The two days we spent at Almeria were very relaxing and we even managed to have a swim on the one warm day. The water was rather
cool but we were determined to at least have one swim in the over five months that we had been in Europe.
Francoise and I caught the bus into Almeria a nice large town with a wonderful fresh food market were the entire basement was dedicated to fish and upstairs was fruit,vegetables and specialty items.
We decided to try the set menu around the corner for lunch which proved to be a feast for a total of 10euros. A plate of Paella,a plate of marinated capsicums with bread followed by two plates of grilled squid and salad, water and a coffee with a large biscuit – such good value and the couple running the little restaurant were very pleasant.
In order to have a bit of contrast from the seaside we decided to head to El Berro in the Sierra Espuna national park where we spent two nights. It was a very rugged, olive and almond growing area and they had the first rain for the season after five dry months the day we arrived! It rained heavily that night and well into the next day. Francoise and I had planned on doing a ten kilometre walk but that was unfortunately quashed by the rain. We had a very nice meal the following night at one of the two restaurants in town where we tried a number of tapas and the man running the bar was so friendly we decided to return for a lovely breakfast the next day before we left town. The staff at the campsite had little English but were helpful that we managed with my Italian and smattering of Spanish.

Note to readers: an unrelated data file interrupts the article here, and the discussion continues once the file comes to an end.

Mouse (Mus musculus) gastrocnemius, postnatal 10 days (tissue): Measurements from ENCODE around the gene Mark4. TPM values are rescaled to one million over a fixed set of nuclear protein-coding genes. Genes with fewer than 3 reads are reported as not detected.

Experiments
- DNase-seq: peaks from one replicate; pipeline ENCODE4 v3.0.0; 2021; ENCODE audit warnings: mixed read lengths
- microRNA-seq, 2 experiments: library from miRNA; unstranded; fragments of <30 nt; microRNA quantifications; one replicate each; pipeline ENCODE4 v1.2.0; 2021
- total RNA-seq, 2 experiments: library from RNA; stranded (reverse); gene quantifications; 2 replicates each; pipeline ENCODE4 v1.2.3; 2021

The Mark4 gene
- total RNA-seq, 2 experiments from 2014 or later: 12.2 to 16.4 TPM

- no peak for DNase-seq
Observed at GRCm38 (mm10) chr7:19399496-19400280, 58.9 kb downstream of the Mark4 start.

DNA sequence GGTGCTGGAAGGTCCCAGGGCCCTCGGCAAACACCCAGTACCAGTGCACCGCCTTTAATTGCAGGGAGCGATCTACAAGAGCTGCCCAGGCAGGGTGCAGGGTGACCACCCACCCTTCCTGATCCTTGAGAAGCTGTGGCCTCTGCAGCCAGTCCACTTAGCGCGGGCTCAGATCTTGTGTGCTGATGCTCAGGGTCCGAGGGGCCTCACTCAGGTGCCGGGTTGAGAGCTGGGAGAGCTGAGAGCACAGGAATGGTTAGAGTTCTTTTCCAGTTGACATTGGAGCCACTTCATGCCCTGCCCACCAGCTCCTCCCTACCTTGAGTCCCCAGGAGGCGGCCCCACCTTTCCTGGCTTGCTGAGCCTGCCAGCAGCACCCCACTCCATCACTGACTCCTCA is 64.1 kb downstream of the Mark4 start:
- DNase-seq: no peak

The nice thing about staying in campsites and moving around with the campervan is that we have found some good food markets where we bought various interesting foods to try and fresh fruit and vegetables. I mostly made lunch and dinner in the van or in the bungalows where the girls stayed and we would have the occassional restaurant meal to try the local dishes.

We arrived in Campello to visit my old friend Baerbel after spending a couple of hours walking around Alicante. We split up
the next day with Helen and Francoise taking the train into Alicante and Baerbel and her tennant Klaus took Maurice and me
up into the mountains past Benidorm (a sea of high rise appartments and hotels) to Guadaluce, a small town built into a very large rocky outcrop. It was quite a touristy place but facinating to see. We found a restaurant called “Casa Paco” away from the tourist area and where only locals were eating.
We had wanted to try a good paella since arriving in Spain and Baerbel knew exactly where to find one so we enjoyed that and a couple of jugs of Sangria that night before farewelling Baerbel and Klaus.

It was going to be a very long drive to our next stop of Barcelona so we broke it into two sections staying one night at an excellent campsite “Mon Mar” in Monofra about 45kms north of Valencia. I don’t know if they were all “Valencia” oranges but for hundreds of kilometres on either side of the road all we saw were orange trees. The mountains until just before Barcelona were very rugged and then suddenly the landscape changed to more forested slopes.